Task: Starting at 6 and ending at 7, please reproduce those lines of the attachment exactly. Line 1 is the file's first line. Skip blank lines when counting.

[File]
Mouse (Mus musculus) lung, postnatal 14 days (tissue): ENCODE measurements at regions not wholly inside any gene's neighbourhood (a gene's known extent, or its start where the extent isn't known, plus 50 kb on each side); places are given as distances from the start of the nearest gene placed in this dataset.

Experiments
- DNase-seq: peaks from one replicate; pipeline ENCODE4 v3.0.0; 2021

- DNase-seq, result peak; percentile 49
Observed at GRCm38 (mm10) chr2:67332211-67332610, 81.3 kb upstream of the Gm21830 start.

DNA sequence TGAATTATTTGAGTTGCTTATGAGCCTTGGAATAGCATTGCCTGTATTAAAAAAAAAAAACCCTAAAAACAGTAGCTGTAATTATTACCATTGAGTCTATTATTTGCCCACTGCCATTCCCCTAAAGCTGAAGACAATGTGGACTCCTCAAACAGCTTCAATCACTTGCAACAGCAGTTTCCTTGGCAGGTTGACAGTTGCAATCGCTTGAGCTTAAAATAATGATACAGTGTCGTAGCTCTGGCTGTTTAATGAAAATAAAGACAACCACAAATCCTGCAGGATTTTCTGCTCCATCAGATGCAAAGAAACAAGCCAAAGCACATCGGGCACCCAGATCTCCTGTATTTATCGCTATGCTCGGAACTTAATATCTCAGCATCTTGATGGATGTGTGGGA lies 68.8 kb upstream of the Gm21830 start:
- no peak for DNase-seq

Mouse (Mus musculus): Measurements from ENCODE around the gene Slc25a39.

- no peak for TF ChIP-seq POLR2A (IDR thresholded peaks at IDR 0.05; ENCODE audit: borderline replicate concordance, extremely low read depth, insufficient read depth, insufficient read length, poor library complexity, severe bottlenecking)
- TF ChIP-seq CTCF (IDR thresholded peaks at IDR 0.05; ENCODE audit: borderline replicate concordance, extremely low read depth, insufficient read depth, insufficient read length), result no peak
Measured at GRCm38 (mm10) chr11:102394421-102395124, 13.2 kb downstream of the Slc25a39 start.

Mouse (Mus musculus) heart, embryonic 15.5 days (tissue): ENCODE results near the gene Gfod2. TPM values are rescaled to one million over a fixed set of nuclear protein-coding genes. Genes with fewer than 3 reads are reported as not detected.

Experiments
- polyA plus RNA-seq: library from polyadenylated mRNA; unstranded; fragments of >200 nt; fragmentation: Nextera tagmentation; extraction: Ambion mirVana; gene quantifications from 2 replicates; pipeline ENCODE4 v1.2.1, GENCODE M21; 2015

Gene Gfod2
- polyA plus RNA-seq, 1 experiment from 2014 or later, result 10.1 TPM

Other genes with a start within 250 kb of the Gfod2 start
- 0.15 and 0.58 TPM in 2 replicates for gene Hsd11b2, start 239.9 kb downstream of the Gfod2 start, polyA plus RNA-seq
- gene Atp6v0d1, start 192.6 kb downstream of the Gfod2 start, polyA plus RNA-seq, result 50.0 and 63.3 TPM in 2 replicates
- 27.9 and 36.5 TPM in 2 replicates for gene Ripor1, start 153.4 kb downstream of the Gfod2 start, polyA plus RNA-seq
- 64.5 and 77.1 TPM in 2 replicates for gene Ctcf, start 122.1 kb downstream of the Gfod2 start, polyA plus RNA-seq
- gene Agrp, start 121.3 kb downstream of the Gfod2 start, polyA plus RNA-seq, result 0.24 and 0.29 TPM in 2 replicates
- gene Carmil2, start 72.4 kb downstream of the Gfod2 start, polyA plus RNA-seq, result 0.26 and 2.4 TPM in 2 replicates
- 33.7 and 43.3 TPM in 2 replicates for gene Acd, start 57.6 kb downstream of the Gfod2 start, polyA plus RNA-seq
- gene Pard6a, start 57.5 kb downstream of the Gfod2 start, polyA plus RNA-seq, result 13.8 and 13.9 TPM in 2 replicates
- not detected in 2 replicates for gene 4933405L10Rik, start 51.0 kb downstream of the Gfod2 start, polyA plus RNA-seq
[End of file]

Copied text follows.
DNA sequence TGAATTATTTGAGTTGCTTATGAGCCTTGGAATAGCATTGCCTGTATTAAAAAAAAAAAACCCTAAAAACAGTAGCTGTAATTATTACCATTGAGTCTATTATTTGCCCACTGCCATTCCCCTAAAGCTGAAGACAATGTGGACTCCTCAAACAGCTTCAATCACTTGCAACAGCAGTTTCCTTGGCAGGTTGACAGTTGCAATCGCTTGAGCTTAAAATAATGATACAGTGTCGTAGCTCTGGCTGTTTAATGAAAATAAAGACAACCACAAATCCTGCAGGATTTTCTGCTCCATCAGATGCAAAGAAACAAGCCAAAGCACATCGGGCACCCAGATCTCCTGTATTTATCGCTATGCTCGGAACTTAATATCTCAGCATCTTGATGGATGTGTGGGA lies 68.8 kb upstream of the Gm21830 start:
- no peak for DNase-seq